忍耐 + 掌握人生
Kendo is back!
I have had 4 kendo training in 4 consecutive nights – Pyrmont on Monday, Hornsby on Tuesday, Willoughby on Wednesday, and UNSW on Thursday. Every night, I felt that the bits and pieces of my kendo jigsaw puzzles were slowly but very surely piecing together.
Monday Lesson: Stamina
I had my first kendo training at Pyrmont after a full 2 weeks break. My goal on Monday was to allow my body to adapt to kendo training again. I was also keen to see where my stamina was after the 2 weeks break.
My attacking and defending movements were quite unnatural, which I had expected. The intuitive feeling wasn’t there. I had to force myself to think about seme – putting pressure on my opponents. I had to think a lot about how to create attacking opportunities and when would be a good time to go for the attack. As I had to consciously remind myself of so many things, it was difficult to launch an attack when the opportunities momentarily opened. Despite all that, I would say I had a relatively good training. My body was able to hold up surprisingly well after the one-hour jigeiko.
Tuesday Lesson: Confidence & Realising the Intention of Seme
I had much trouble in the jigeiko with Strenger Sensei. The style he played on Tuesday was closed distance quick consecutive attacks. I couldn’t adapt to Strenger Sensei’s distance and attacking rhythms, and was placed in a very defensive mode. Every time Strenger Sensei moved into, what I think, too close a distance, I took a step back to adjust the distance back to issoku-ito-no-maai. However, Strenger Sensei would push forward again, so I took yet another step back. In the end, I was just being pushed backwards all the time, and Strenger Sensei was able to launch his renzoku-waza attacks.
I felt so pressurized by Strenger Sensei closed distance renzoku waza I was very confused and in fear. I tried to steady myself and applied seme, but it wasn’t going anywhere. I was so confused that I told Strenger Sensei that I found it very difficult to play against his closed distance attacking style.
Strenger Sensei pointed out two important things which were exactly what I was having trouble with – Confidence in my own ability and knowing how to capitalise on seme.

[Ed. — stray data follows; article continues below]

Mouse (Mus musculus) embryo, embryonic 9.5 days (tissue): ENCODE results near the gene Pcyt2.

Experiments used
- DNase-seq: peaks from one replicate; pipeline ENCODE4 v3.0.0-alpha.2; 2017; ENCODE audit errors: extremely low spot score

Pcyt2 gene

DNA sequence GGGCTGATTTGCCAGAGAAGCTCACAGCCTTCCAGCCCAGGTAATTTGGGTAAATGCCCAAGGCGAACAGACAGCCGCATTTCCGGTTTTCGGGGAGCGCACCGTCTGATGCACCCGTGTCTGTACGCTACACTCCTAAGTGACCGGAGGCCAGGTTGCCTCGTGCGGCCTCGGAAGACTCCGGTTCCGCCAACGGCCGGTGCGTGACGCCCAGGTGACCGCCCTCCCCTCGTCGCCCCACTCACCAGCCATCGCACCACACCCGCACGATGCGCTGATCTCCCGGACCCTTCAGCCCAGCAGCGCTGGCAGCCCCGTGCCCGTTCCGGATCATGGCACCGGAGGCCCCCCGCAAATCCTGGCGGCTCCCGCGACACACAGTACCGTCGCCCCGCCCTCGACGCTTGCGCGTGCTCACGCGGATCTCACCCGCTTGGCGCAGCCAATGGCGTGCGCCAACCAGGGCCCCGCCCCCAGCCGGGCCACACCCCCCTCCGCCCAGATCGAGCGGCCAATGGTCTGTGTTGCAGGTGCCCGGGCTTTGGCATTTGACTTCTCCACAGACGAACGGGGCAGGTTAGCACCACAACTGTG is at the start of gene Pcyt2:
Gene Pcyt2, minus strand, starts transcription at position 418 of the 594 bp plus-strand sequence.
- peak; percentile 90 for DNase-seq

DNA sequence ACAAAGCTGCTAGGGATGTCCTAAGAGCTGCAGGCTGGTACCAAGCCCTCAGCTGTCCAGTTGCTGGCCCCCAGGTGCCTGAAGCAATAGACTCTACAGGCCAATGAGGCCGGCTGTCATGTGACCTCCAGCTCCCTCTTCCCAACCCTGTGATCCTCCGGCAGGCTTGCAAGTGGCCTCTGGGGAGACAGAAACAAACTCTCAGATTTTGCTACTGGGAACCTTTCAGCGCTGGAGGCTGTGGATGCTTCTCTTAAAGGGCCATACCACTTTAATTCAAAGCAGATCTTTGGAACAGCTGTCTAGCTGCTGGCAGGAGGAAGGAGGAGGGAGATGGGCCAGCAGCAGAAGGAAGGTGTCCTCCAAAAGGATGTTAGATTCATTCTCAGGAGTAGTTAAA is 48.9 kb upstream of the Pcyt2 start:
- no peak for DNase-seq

Strenger Sensei’s words have definitely helped me greatly in speeding up my comeback in playing my own kendo. The feeling was finally back with me on Wednesday night training.
Wednesday Lesson: Overcoming Fear by Fully-committed Attack
The jigeiko with Doug was the turning point of my comeback to my kendo. Somehow that special energy and pumped up feeling were rushing through my body. I was feeling so good, so eager to make a fully committed attack and my body was just working the way I wanted. It felt absolutely fantastic.
The differences in the cut on Wednesday night and the nights before were that the cuts on Wednesday nights were much more explosive. The follow-through footwork was also quicker and the zanshin was sharper.
Thursday Lesson: Building Stamina & Kendo Fluency
It was such a good decision to come to train in UNSW. Mike took the warm-up and we did about 110 haya-suburi. Although it was only 110, they were done in a super fast pace.
Kirby then led the class after the suburi session. We did numerous rotations of kirikaeshi, uchikomi-geiko, shiai-styled men-uchi, debana-kote. Then we had jigeiko in the last 30 minutes of the training.
I played Sussan, Cecilija, Mark Stone, Yoshiki, Mike and Adam in that order. The jigeiko were so much fun again. My swings were more natural and the cuts were based on intuition rather than on a plan. I had a super long jigeiko with Mike. Well, maybe it wasn’t that long but my body was so exhausted after playing Mark and Yoshiki that the jigeiko with Mike seemed to go on for a long time. But it wasn’t a stale jigeiko, we were both really going for the cuts and the tension was there. Playing against good players really boosted my kendo level and I was so mentally pumped up in that jigeiko. It was certainly my jigeiko of the week.
Two feedbacks after training from Mike and Mark:
- Mike: Don’t hold the shinai up just to block because it doesn’t achieve anything.
- Mark: After debana-kote, I had the tendency of staying in the same spot, which gave my opponent opportunities to cut again. For example, during my jigeiko with Mark, there were numerous time where we went for ai-kote. After we both missed the kote cuts, I stayed in the same spot, while Mark followed up with men and scored. So I need to be more aware of my position after kote, or try following the kote cut with, say, men-cut.
Btw, I was looking at the Kendo Nippon website yesterday morning and found that its latest issue has a DVD video on Gyokuryuki High School Kendo Tournament. So I went to buy a copy at Kinokuniya in the afternoon and borrowed my colleague's laptop to watch it. Waaaaaaaa, the kendo is so full of life and energy. I am going to watch the video properly again tonight. http://www.skijournal.co.jp/kendo/book/0510/main.html